Currently, in the globalized world in which we live, the vast majority of these souvenirs are made in China, so it is worth noting that they are much cheaper than in stores in some street stalls or markets.
Today we can find them made of many materials such as ceramics, glass, papier-mache, fabric, lace, inlaid with stones, whether plastic or glass, with feathers and even with appliqués of gold or silver.
But why are Venetian masks so famous? The first thing we need to know is that the meaning of the word mask is "Person" in Latin. In one piece, this word has been extended to refer to the characters in it, which means that the central meaning of the mask is to hide the wearer´s true identity and represent a different one, be it an animal, a plant, a god, etc.
But the Romans, influenced by Greek culture, incorporated the mask in the parties in honour of Saturn, known as Saturnais, parties in which, in the end, they ate and danced after making the respective sacrifice to the god Saturn.
Everything here was worth it, including the slaves who represented their owners.
These festivals are the origin of famous carnivals. But there was a Pope, Paul II, who was tired of these festivities continuing to degenerate it because remember, it was all worth it here... he let them continue to be feted, but giving it a more metaphorical and artistic sense, the which took us to the famous masked ball that has been held since the 14th century, the current Venetian carnival.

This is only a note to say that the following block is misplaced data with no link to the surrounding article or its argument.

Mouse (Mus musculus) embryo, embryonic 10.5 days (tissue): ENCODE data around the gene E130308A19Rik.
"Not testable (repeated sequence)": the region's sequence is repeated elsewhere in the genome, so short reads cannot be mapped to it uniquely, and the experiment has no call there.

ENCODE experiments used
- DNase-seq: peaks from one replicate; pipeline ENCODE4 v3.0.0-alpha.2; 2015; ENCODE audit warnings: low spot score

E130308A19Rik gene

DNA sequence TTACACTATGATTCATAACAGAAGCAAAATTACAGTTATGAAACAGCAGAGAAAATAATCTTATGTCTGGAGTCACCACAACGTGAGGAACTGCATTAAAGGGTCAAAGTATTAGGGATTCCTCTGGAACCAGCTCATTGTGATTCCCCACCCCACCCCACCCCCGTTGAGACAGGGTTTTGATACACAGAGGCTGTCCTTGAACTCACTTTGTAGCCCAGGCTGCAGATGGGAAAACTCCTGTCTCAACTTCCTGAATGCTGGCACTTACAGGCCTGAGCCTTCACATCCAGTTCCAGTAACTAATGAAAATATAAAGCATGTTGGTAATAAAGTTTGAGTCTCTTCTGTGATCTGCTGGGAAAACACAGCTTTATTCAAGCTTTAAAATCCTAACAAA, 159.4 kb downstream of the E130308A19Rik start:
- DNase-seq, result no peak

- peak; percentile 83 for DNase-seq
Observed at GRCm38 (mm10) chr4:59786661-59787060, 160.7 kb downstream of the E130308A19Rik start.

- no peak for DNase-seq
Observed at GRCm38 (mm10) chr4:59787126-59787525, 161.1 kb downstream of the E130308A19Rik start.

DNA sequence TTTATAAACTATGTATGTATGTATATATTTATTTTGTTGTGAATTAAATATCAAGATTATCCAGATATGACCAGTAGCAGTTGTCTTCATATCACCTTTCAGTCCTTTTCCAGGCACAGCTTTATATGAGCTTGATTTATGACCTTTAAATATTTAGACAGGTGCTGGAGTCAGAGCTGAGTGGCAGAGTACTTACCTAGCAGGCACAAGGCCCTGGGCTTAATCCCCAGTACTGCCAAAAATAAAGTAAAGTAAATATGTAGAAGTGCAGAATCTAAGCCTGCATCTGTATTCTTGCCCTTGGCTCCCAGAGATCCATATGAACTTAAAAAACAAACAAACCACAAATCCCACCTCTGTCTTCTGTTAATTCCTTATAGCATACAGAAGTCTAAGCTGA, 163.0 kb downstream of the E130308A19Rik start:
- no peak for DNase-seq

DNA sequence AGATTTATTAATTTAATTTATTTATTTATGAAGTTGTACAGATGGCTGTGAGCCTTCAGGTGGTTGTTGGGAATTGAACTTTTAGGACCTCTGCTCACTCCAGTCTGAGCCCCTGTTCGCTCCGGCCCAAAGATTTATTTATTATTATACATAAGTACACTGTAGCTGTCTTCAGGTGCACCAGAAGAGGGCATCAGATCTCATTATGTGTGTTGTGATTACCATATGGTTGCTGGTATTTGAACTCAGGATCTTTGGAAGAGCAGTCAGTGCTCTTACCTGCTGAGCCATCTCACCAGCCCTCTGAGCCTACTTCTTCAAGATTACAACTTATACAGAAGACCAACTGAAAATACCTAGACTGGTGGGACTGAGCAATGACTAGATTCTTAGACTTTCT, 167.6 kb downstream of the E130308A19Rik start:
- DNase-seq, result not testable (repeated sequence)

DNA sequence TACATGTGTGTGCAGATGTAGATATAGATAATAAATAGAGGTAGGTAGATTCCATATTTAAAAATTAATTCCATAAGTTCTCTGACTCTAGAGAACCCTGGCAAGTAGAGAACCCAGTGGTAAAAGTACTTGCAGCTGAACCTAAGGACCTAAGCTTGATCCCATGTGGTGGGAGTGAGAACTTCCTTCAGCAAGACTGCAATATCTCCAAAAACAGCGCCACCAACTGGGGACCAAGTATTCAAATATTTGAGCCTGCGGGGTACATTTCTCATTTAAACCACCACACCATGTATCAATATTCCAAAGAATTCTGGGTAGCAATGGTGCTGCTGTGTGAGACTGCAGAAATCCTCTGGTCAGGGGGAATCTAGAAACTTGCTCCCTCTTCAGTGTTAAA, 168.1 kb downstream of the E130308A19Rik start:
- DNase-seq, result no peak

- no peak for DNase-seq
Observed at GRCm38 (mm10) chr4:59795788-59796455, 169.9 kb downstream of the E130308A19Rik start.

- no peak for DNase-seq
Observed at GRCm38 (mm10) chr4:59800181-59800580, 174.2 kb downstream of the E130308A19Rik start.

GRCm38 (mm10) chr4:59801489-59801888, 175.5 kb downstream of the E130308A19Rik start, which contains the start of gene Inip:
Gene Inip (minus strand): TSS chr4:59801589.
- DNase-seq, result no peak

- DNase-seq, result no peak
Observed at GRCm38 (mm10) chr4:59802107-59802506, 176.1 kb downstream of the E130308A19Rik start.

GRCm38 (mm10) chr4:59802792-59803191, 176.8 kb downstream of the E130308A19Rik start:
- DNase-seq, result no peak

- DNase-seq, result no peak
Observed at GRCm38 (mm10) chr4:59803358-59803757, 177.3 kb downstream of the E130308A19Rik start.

But not only did masks start to be used in the carnival. Thus, we can see that the use of masks existed for other daily activities, among which we can highlight assistance to the bathroom, if you read that correctly, to go to the bathroom. For people to have a little privacy, they put on a mask, as services in Renaissance palaces, for example, were in common areas where people passed, so you would have to cover your face when you went to the bathroom to have one. Little privacy, please.
Another daily use would be for nurses or doctors at the time, especially during the Black Death. The people who took care of the sick wore a wide-beaked white mask. They introduced all kinds of aromatic herbs and thus helped them overcome their hard work. We can say that they are the antecedents of the famous surgical masks, very fashionable from 2020 onwards.